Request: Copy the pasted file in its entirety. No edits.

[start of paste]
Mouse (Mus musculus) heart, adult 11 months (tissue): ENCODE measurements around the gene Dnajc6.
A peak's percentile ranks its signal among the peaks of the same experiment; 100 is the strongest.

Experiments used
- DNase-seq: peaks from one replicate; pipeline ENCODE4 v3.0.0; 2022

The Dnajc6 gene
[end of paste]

Mouse (Mus musculus) heart, adult 11 months (tissue): ENCODE measurements around the gene Dnajc6.
A peak's percentile ranks its signal among the peaks of the same experiment; 100 is the strongest.

Experiments used
- DNase-seq: peaks from one replicate; pipeline ENCODE4 v3.0.0; 2022

The Dnajc6 gene